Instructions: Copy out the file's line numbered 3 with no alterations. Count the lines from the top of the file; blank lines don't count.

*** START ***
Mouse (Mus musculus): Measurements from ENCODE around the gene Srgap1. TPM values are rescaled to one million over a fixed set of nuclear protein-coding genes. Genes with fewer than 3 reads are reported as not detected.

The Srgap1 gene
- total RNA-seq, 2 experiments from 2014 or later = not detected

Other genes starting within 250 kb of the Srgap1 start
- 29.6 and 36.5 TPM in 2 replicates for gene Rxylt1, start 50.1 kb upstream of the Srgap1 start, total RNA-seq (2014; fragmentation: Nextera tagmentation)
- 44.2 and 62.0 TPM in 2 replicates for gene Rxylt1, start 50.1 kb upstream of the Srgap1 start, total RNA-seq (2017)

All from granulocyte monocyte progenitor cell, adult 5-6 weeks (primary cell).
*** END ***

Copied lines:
- total RNA-seq, 2 experiments from 2014 or later = not detected